Freeform Seder

by Brian on March 28, 2013

in Jewish Holidays and Culture

IMG_0068The run up to this year’s Pesach Seder included a remarkable – and decidedly disturbing – discovery: no one in our family really likes Pesach. No, it was worse. Some of us really hatePesach. The preparation, the cleaning, even the Seder itself doesn’t rank highly on our list of peak Jewish experiences.

How could this be? Everyone likes Passover, right? After all, it’s the holiday that nearly every Jew observes, in one way or another. In Israel, 82 percent of Jews who self-identify as secular still attend a Seder. And, of course, 100 percent of self-identified religious Jews find themselves reciting the Haggadah. Were we alone in doing, but disliking, the holiday? Or are there closet Seder haters like us?

The truth is, this is not the kind of news you want to blurt out. It’s like saying “I know you’ve been eating in my kosher home for years but I forgot to tell you we serve bacon on our milk dishes.” (That was an example only, OK?)  So I didn’t do any kind of anecdotal surveying of friends and family.

Still, given the sensitivity and timeliness of the topic, we had to do something to address our apparently pent up holiday frustration. So I sat down with other family we had plans with this year for Seder and I shared our story. While their situation wasn’t as dire (their kids are both under three; they haven’t had time to move past the wonder of getting through the first verse of Ma Nishtanah to the cynicism of “you can stop at the wicked child”), the father admitted something I’d never considered.

“You know,” he said without blinking, “we don’t actually say all the words. We skip most of the Magid.” (The Magid is the meat of the Haggadah, which is recited on Pesach; it tells the story of the Exodus from Egypt and is full of one-upping rabbinical scholars explaining why it wasn’t 10 plagues, it was 50, no it was 250!)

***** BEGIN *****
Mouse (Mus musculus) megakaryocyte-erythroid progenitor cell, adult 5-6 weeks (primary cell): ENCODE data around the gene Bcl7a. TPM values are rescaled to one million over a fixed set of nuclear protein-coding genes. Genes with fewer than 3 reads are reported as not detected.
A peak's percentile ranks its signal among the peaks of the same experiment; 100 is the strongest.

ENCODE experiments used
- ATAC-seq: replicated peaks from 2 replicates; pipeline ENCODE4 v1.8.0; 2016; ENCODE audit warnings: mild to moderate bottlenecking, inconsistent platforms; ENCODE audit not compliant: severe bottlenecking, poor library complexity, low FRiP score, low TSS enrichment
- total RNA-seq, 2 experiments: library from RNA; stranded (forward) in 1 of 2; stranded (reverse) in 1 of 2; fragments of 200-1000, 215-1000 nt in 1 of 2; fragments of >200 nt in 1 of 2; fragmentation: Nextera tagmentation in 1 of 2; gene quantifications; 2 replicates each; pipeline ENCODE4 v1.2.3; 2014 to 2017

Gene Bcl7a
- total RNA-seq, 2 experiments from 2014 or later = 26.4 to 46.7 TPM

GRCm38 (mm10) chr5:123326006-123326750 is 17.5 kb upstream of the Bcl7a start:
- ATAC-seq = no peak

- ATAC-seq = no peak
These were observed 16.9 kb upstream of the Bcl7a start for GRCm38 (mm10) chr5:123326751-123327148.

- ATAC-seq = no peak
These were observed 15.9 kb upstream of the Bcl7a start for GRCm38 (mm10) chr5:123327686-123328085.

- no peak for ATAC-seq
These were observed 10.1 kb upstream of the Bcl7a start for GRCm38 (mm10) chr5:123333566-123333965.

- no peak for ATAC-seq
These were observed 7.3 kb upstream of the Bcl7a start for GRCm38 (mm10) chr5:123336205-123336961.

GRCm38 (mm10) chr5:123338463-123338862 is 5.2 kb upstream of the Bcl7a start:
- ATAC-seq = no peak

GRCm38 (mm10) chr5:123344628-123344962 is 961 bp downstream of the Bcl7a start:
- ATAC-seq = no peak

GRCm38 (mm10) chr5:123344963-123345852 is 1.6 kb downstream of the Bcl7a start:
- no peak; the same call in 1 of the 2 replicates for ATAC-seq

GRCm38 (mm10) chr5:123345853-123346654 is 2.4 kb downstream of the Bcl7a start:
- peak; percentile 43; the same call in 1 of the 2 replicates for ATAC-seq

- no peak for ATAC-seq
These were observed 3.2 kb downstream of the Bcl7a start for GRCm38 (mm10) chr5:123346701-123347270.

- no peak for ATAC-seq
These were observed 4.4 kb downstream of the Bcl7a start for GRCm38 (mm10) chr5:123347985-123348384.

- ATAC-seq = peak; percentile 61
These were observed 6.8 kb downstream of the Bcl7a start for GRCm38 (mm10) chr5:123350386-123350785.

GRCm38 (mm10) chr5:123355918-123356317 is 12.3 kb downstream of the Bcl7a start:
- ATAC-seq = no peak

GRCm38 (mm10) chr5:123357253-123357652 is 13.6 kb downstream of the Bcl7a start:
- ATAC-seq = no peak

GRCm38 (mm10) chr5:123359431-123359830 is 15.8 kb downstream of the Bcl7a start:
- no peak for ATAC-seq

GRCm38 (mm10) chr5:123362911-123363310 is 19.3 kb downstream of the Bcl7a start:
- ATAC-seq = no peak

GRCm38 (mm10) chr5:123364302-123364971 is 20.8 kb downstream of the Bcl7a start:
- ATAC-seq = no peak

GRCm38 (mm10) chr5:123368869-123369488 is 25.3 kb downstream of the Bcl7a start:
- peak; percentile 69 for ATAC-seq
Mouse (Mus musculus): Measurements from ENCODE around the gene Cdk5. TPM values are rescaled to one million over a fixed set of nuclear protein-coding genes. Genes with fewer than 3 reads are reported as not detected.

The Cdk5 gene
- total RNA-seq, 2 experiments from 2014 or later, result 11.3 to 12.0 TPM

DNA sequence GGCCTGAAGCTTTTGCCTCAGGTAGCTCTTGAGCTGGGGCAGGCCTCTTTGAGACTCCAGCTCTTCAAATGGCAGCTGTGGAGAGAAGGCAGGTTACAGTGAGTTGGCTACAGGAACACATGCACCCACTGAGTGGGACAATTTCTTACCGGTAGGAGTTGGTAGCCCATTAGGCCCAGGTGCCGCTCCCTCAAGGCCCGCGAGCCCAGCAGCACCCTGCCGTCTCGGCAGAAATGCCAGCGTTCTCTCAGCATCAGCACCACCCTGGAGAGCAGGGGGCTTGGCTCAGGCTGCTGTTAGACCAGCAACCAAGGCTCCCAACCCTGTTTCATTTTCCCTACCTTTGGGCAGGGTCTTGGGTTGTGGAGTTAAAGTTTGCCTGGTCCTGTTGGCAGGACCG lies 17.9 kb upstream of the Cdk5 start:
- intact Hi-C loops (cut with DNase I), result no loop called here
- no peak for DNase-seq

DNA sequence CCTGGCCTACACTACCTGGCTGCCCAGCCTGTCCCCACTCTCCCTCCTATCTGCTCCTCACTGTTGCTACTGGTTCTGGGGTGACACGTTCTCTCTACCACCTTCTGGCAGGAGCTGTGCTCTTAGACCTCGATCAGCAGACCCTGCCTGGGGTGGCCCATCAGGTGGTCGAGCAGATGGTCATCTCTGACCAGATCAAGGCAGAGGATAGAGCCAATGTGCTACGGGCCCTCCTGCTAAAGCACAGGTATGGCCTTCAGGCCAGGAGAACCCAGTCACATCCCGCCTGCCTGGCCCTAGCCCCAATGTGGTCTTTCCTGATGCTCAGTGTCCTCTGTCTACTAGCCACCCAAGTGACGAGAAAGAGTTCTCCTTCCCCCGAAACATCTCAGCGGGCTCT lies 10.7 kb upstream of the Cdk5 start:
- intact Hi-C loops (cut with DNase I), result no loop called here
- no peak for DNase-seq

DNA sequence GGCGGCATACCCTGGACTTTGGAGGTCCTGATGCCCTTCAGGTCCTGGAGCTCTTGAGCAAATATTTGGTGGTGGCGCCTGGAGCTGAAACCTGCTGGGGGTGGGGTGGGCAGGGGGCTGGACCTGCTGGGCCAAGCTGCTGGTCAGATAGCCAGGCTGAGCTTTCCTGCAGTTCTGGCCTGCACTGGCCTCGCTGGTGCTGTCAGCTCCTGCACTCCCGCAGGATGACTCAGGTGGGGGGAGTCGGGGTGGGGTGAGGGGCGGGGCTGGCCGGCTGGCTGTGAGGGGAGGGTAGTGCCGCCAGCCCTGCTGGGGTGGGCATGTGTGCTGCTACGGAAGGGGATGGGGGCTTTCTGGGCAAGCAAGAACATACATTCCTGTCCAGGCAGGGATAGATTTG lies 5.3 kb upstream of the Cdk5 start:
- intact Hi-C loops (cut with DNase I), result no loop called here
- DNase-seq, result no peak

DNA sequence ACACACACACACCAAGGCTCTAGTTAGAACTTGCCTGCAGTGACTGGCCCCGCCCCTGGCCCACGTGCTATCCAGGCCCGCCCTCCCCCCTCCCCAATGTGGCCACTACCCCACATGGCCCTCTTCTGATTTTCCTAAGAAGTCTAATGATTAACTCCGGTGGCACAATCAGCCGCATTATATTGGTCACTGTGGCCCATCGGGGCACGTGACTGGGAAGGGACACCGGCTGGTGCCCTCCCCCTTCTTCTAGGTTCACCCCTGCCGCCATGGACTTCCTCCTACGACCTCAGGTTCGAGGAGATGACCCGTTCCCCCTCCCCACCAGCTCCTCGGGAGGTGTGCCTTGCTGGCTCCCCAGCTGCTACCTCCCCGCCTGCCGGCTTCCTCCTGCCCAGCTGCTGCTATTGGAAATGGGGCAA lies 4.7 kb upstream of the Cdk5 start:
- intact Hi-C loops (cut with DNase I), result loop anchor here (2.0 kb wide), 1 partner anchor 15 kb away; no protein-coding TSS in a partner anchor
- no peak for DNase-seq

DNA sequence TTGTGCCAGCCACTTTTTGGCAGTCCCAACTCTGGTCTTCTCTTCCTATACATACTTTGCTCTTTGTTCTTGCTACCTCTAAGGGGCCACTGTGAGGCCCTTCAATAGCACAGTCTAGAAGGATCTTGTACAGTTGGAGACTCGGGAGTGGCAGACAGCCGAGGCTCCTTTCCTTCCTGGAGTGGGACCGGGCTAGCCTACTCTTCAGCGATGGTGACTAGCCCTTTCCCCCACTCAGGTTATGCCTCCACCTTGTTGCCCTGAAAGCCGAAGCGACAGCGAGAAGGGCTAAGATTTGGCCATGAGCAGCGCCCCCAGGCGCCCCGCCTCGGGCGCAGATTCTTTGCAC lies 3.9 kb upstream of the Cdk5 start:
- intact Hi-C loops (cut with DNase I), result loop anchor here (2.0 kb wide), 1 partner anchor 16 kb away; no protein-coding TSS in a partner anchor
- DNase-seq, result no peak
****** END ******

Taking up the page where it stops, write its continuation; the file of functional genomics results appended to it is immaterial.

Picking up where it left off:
“Skip the Magid,” I thought. Is he crazy? That would be in the same category as the aforementioned fictional bacon. Or…would it?

After all, we are a pick and choosing kind of people. Most of us in observant and quasi-observant communities might be loathe to admit it, but we don’t do everything as prescribed by Jewish Law (as if that were a universally agreed upon, non-moving target in the first place)And sometimes where we draw our lines has more to do with, gasp, convenience, than a higher purpose.

Who says that if you leave out a section or two (or three) of the Seder, you haven’t fulfilled the commandment of seeing yourself as if you personally left Egypt? Rabbi Aryeh Ben David, who runs Ayeka, an organization he calls a “Center for Soulful Education,” sent out a pre-Passover email. The headline of one section was Don’t Teach – Evoke.

“The Seder is not a learning event,” Ben David writes. “If the rabbis had wanted us to learn, they wouldn’t have asked us to drink four cups of wine (they weren’t talking about grape juice). We have 364 days of the year to learn about the Exodus. The Seder is an experience to evoke our hearts and souls.”

He gives further instruction to Seder leaders: “Please do not metamorphosize into the ‘Rabbinic Scholar’ for one night a year. Your job is not to preach and impress everyone with your erudition, but to create a safe space for others to share.”

Now, I know Aryeh Ben David and I’m sure he wasn’t suggesting we drop the text entirely, but with his implicit permission, we mixed it up more than a little bit. Moreover, we went with the flow.

When the 2.5-year-old at the table started signing Ma Nishtanah out of order, we just went with it. Ditto for Dayenu. We hadn’t even gotten to the 10 Plagues, but if it was time to say “That would have been enough!” so be it. Sometimes we circled back, making sure not to miss something we all found meaningful; other times we plowed ahead, picking and choosing our texts on the fly.

We talked about change and freedom and hit all the major topics. We staved off hunger by feasting on meaty artichokes instead of parsley for karpas, and the hard-boiled eggs arrived before we’d slathered maror on charoset in a Hillel sandwich. At one point we turned the floor to Safta to tell some corny Passover jokes. (If a doctor carries a black bag and a plumber carries a tool box, what does a mohel carry? A briskit!) And despite our jumping past chunks of the Haggadah, our Seder still ended at close to 1:00 AM.

Our freeform Seder was anything but traditional and yet it was probably more authentic than the rote recitation we’ve done for so many years. Because by opening up to being in the moment, as one text we used from our Jewish meditation teacher suggested, to not knowing exactly what was coming next, we felt truly liberated. And isn’t that the main message of Passover in the end?

This post appeared previously on Israelity.

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